BALCONY - Business and Labor Coalition of New York
June 16th, 2016

In an otherwise sleepy end-of-session up in Albany, one of the supposed hallmarks of Gov. Andrew Cuomo’s finalized budget this spring – $1.9 billion for affordable housing and supportive housing for the homeless – is being held hostage, potentially jeopardizing an entire year’s worth of affordable housing development throughout the state.

Housing advocates are understandably anxious after state Sen. Jeff Klein emerged from a meeting with legislative leaders to say that it was unlikely a memorandum of understanding would be signed by leaders of the Assembly and Senate to release the money before the legislative session concludes at midnight on Thursday.

The problem is that nobody can really pinpoint why the MOU hasn’t been signed, save for a stalemate over a tax break that would not directly impact affordable housing. Sources say the Real Estate Board of New York is pressuring Senate Republicans not to sign the MOU unless Assembly Democrats support the recently introduced 421-a legislation, while the governor refuses to budge on that bill without an agreement between REBNY and the building trades unions on paying a living wage for developments that use 421-a.

Because of these obstacles, nobody with knowledge of the negotiations at the state level believes that 421-a has a prayer of passing this session, nor does anyone believe that the tax break is directly related to the lack of movement on the housing MOU. After all, even Senate Majority Leader John Flanagan admitted to Politico New York that the tax abatement and MOU “are really separate issues,” and he’s right, at least partially. A good portion of the $1.9 billion budgeted for affordable and supportive housing would go to nonprofit developers that don’t use the 421-a tax break (nonprofit developers have their own tax abatement program, 420-c, that they use in partnership with for-profit developers).

What nobody knows is what Cuomo is looking for in these negotiations. If it’s a strategy to extract concessions from the Senate and Assembly on 421-a, when the clock strikes midnight the governor’s leverage expires. Even more puzzling is that the housing money has already been budgeted for, and would address a pressing statewide issue of working to get 80,000 homeless families and individuals off the street.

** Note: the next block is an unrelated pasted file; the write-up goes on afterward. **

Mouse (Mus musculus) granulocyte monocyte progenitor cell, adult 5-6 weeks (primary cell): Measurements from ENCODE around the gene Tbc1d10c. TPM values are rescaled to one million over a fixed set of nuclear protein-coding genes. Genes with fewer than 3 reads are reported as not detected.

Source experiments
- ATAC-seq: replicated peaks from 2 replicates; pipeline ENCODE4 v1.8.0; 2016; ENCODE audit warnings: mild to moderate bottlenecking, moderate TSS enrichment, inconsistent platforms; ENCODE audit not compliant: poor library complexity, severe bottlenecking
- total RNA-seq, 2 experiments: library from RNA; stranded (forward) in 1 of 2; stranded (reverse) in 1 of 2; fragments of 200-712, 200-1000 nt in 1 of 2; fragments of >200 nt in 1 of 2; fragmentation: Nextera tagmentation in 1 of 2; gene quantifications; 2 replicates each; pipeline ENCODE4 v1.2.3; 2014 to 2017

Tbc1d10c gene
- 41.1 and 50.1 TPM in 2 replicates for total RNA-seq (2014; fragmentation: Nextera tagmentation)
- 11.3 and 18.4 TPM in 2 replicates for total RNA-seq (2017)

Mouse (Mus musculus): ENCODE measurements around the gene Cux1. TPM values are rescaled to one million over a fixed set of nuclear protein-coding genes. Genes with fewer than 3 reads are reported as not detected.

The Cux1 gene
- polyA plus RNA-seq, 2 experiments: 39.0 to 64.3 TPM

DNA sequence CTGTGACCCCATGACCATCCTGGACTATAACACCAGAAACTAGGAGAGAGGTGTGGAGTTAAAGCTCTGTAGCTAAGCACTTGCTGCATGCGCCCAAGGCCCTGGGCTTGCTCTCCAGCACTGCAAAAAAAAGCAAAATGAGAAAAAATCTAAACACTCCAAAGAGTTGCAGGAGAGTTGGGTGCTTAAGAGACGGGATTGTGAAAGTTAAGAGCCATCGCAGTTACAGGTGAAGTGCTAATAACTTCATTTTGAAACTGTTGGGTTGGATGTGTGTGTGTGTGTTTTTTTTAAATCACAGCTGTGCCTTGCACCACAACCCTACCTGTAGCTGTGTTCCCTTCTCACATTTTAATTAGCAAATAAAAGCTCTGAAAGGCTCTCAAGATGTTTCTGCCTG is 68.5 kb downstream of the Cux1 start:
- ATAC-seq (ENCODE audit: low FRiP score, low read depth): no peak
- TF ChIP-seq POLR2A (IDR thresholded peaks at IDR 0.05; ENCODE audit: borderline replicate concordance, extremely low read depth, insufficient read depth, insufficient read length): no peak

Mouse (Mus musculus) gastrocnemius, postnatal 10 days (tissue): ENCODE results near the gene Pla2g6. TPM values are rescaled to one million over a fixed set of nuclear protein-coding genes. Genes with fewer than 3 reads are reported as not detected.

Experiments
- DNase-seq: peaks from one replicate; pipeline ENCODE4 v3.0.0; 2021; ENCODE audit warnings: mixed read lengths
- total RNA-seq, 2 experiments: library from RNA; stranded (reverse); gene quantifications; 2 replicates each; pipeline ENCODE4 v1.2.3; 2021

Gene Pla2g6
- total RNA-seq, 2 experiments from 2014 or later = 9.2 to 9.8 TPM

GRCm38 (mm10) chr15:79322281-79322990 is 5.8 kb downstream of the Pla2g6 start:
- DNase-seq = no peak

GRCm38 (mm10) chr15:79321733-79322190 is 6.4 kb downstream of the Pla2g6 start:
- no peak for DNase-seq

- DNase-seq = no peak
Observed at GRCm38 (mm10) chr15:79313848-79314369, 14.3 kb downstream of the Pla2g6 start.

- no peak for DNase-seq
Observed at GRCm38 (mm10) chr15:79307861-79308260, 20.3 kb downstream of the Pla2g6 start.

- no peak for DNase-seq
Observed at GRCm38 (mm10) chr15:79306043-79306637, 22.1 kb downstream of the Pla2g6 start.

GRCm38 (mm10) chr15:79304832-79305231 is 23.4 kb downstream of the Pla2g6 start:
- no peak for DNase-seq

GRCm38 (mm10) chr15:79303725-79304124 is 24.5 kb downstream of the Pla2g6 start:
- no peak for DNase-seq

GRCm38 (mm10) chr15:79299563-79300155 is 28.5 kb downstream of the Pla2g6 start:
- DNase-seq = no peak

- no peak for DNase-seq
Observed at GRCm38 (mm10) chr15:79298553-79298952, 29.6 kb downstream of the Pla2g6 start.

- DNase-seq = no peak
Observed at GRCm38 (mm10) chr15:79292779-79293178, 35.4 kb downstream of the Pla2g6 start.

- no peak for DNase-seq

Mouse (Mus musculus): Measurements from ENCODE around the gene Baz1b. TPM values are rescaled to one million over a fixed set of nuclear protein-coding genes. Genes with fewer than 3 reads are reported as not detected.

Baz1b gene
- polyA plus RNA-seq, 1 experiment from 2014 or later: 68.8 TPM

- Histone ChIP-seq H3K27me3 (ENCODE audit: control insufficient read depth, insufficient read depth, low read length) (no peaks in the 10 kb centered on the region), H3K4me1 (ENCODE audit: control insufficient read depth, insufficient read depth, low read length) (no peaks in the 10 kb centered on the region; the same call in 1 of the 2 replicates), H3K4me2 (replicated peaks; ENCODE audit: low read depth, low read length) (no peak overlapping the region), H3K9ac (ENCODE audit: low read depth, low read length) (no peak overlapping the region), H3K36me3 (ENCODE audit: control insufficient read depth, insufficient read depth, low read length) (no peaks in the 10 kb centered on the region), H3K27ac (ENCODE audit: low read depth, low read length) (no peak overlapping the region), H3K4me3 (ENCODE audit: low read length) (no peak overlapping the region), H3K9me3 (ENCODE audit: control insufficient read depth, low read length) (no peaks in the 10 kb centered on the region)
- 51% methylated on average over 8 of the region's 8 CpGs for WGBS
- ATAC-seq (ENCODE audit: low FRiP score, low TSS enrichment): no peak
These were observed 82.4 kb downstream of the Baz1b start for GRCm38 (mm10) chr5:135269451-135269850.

A cynical political observer would also point out that as long as Cuomo is hell bent on scoring political victories over New York City Mayor Bill de Blasio – who has already made great progress on developing affordable and supportive housing in the five boroughs – why would the governor not want to move forward with a statewide pipeline of affordable housing?

What we do know is that Klein’s statement that the MOU negotiations are not on “any time frame” is probably true. As Coalition for the Homeless CEO Mary Brosnahan noted in her Daily News op-ed on Thursday, history does not bode well for MOUs getting agreed upon post-session, most recently evidenced by the protracted negotiations over what to do with the JP Morgan Chase settlement money in 2014, which was put into the budget only this year.

The truth is, there is very little political fallout for letting negotiations drag on into the summer or beyond, as your average voter likely won’t notice whether the $1.9 billion has been spent come November. Perhaps there will be movement in August, when the state issues requests for proposals to developers for housing tax credits. Without the capital to pair with those credits, housing deals will be hard to come by and affordable housing development will stall. Is that the end game the governor wants?

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